Optically modulated elastic waves enter the surface of the inspected material by absorption of thermal radiation. An
inhomogeneous disturbance in the material causes locally enhanced losses. Such material defects heat up at a different
rate than the surrounding more homogenous material and therefore generate differences in thermal contrast. Modulating
the amplitude of the optical stimulus turns defects into thermal wave transmitters. The frequency of the stimulus signal
must be matched to the specific thermal conductivity and mass density of the inspected material. It is possible to locate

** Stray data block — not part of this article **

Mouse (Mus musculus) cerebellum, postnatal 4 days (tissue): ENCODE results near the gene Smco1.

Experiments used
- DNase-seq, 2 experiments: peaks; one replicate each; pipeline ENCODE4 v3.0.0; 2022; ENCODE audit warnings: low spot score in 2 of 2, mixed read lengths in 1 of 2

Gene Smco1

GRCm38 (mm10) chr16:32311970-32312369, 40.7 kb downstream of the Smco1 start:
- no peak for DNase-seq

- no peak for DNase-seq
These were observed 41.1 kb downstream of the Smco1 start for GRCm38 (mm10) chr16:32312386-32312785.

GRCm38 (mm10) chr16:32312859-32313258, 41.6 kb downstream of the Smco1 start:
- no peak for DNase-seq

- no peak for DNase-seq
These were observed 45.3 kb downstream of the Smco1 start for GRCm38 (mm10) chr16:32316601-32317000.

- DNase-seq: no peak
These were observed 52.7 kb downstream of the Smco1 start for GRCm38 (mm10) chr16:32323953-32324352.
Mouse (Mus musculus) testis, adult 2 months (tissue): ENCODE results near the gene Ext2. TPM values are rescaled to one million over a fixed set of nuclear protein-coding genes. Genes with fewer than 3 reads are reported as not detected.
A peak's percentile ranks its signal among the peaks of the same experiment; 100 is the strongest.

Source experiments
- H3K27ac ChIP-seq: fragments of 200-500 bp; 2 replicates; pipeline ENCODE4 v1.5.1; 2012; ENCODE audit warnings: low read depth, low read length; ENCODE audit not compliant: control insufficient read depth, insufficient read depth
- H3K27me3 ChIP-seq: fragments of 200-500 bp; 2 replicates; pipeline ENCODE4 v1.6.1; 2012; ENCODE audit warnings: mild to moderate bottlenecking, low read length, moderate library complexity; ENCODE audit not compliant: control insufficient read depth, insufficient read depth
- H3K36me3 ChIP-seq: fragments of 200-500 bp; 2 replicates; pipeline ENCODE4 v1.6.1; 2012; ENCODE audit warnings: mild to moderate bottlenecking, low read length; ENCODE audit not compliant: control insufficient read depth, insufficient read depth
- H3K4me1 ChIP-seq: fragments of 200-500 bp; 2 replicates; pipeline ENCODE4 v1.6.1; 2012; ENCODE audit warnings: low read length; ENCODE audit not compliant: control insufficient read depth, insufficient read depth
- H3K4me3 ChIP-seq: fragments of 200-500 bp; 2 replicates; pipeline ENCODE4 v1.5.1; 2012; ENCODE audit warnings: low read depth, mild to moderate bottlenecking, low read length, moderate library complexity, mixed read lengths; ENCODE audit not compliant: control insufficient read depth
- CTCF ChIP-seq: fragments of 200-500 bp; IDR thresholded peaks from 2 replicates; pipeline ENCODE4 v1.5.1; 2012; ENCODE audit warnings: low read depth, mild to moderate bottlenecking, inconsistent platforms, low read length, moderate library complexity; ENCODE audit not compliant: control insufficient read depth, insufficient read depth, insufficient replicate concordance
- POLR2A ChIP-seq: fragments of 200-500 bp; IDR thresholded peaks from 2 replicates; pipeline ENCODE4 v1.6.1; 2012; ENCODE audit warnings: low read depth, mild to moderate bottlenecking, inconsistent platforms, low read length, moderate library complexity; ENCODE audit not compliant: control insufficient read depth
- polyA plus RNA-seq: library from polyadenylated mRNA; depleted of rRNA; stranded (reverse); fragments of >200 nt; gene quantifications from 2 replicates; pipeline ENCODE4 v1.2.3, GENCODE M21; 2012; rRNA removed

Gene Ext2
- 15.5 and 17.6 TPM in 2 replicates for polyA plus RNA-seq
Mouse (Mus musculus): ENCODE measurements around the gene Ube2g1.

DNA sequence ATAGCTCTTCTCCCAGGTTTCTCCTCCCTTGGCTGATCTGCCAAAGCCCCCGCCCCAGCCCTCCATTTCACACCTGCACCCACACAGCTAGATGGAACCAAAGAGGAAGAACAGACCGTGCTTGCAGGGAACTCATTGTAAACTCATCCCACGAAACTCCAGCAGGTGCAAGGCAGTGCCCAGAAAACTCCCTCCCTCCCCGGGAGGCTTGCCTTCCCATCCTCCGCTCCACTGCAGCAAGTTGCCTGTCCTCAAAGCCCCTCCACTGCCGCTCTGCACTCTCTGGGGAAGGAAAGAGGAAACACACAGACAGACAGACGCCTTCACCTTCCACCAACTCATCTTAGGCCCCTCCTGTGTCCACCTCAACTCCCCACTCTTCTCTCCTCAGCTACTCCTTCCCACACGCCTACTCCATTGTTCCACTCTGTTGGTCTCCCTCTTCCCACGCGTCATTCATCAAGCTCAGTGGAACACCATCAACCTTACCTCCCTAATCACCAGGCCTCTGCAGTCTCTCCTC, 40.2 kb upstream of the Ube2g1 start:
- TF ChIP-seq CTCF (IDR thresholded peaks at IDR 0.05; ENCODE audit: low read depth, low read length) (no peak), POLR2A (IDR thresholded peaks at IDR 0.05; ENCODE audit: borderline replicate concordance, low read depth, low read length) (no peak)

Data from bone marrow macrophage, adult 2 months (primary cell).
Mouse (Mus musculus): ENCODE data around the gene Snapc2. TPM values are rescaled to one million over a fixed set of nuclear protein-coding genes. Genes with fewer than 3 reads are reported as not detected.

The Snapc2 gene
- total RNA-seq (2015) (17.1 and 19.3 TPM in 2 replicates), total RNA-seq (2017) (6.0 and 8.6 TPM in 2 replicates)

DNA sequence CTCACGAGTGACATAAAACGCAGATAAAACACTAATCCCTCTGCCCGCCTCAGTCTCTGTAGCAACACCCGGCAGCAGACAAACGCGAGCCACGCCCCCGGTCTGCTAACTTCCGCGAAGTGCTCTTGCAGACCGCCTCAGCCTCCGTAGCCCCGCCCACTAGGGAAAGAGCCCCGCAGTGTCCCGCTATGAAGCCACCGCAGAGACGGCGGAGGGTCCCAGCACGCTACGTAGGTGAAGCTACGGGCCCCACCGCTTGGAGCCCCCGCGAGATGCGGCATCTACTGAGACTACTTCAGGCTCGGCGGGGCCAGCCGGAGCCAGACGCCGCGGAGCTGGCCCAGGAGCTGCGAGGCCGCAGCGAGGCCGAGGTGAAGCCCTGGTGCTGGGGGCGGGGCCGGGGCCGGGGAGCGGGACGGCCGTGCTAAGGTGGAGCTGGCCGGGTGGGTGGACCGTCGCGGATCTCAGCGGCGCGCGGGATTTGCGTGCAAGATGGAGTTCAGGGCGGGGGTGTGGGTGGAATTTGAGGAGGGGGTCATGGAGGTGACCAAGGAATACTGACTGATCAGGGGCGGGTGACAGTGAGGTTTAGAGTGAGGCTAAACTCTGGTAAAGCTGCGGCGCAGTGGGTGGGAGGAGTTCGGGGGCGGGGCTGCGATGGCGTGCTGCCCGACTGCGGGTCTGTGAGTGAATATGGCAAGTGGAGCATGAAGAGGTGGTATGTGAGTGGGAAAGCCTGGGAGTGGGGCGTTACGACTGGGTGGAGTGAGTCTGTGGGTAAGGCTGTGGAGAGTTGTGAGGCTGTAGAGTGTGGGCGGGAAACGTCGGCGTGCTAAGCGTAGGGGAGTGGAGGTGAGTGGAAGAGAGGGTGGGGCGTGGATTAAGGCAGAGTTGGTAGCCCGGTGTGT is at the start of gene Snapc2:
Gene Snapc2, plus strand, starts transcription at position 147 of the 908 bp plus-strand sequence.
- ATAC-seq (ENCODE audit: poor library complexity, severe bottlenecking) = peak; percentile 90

defects at different depths below the surface by varying the amplitude of the stimulus wave. Proper detection of thermal
waves resulting from material defects near the surface requires a measurement setup that allows the recording of thermal
images from an infrared camera. The recorded images can then be compared against the phase of the stimulus signal.
This photo-thermal lock-in thermography method not only allows the evaluation of the amplitudal thermal wave
information but more importantly it also allows for the extraction of the phase information. The phase shift between the
stimulus signal and the captured thermal wave is directly correlated to the thermal propagation time.